Yasmin, 50, said: "It was very chaotic and I think it was overwhelming for the ushers too. It was like a maze and I didn't know what was happening.
"But once we were inside and got into the game, we forgot all about it. I just hope they learn from this and move on."
At 8.23pm, the FAS issued a statement on social media, saying it was aware of "a major malfunction with the Sistic ticketing system", causing fans to be unable to download their e-tickets.
The FAS apologised and added that proof of purchase via email or printout can grant fans access into the stadium.
Sistic also issued a statement on Facebook at 9.48pm on Saturday, apologising to the FAS, SportsHub and fans "for the distress caused and (they) regret the disruption to the match experience".
The post added that a "technical error on Sistic's part" caused the issue.
In response to queries from The Straits Times, Sistic said on Sunday the company's monitoring system detected errors with the e-ticket service before the match started.
The company, which supports over 1,300 events yearly, added: "This is the first incident related to accessibility of e-tickets for Sistic events and the issue was rectified on the day of the incident.
"We remain committed to thorough investigations, testing and checking to prevent similar situations from happening in the future."
Sistic's on-site ticketing resolution teams assisted fans to print physical tickets while staff from SportsHub and FAS also provided assistance, said Sistic.
It added: "We empathise with avid football fans who have missed the early part of the game. As a business that understands the importance of customer experience, we are sorry for the distress caused by a technical error.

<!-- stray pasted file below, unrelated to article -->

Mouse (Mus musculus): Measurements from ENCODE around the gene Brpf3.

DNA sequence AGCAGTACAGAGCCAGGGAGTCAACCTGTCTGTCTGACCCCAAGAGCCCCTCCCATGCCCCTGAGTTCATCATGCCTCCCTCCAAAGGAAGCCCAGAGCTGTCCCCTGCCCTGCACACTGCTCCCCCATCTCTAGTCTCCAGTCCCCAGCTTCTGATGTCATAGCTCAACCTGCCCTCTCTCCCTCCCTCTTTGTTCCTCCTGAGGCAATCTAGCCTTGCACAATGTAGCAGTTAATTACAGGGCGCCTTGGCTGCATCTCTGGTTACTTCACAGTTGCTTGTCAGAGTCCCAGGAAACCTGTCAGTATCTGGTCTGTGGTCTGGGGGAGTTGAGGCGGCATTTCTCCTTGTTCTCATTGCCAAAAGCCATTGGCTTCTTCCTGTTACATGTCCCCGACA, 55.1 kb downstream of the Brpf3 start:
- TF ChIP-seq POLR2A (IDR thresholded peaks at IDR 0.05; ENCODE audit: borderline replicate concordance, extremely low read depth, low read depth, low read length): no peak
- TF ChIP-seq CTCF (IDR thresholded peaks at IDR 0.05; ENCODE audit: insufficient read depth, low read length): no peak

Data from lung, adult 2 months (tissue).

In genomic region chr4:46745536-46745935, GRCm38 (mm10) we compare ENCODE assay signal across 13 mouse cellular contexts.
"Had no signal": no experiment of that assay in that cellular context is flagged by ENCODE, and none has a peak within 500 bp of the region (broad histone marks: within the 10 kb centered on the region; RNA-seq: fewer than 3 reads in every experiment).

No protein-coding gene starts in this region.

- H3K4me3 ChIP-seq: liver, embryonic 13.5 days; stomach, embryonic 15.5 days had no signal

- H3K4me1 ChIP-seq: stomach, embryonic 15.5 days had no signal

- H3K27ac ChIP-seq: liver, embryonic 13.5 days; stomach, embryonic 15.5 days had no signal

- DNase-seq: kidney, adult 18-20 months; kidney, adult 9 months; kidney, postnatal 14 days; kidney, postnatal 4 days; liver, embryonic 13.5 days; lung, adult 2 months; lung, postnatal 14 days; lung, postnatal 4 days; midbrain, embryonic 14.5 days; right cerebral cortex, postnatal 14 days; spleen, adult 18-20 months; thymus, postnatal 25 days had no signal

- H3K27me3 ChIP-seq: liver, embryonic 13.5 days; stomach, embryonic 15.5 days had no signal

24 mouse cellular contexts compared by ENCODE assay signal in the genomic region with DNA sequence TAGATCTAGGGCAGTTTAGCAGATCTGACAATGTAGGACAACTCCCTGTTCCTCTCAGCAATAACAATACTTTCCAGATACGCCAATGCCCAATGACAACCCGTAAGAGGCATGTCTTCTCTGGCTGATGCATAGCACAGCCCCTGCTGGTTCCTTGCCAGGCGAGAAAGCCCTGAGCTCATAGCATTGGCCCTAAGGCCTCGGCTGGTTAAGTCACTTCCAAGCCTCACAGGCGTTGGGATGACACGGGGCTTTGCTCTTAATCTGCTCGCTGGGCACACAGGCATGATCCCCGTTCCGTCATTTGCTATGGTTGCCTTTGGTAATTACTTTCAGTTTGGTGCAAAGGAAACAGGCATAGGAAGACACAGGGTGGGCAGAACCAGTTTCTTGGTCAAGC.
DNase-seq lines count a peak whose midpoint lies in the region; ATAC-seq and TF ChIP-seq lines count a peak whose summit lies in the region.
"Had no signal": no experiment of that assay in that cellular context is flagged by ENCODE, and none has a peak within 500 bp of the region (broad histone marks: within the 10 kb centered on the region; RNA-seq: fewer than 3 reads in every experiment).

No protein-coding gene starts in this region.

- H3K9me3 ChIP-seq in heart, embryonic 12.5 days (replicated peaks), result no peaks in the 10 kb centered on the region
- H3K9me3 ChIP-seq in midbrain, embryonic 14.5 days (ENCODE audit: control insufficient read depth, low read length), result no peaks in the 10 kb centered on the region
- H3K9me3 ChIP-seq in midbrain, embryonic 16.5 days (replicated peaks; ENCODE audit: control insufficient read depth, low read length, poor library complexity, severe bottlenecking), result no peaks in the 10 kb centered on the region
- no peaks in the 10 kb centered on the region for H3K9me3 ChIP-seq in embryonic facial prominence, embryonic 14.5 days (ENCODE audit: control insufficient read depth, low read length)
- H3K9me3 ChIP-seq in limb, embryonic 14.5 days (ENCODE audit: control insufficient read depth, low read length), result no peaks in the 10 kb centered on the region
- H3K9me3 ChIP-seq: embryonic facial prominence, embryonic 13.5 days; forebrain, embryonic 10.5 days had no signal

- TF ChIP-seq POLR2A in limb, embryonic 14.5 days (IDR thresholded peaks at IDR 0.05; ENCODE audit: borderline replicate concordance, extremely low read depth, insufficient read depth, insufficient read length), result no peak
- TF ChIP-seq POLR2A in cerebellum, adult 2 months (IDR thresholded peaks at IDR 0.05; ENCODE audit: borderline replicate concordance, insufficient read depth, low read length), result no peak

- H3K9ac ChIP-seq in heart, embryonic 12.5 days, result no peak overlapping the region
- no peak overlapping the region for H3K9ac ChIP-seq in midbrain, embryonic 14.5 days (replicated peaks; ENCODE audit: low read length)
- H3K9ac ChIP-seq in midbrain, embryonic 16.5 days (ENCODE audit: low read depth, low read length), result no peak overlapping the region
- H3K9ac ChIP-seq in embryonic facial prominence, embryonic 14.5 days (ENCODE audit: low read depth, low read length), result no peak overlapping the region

"Sistic has been working with FAS and SportsHub since the onset of the issue yesterday and are working closely together to ensure a seamless experience for fans."
Fans who had already downloaded their tickets beforehand were also affected.
M. Shanjayan had reached the venue with two friends at about 7.30pm and was surprised to see a snaking queue to enter at Gate 3.
The 27-year-old said: "My friends and I walked for some time before finding the start of the queue with well over hundreds of people in front of us.
"That's when we realised that only one gate was open for this side of the stadium with only a few ushers who had to do (the security) checks."
He managed to get to his seat at 8.10pm and noted that people were still streaming in. He also observed seven personnel handling the ushering, security checks and ticket scans at the gantry and said that more gates should have been opened.
He added: "I felt a bit frustrated (at first) because it'd have been nice to see the teams coming out, and especially at home if the players had more fans present when they were coming out, it'd have been a more rapturous environment.
"But... I put whatever happened at the start behind me and watched the game happily.
"For myself, I don't think there needs to be a compensation because mistakes like this can happen and due to the lack of having to hold events due to Covid-19, it becomes harder on organisers as well in terms of experience and finding manpower needed. Only with more experience in holding events will we gradually become more efficient with situations like this."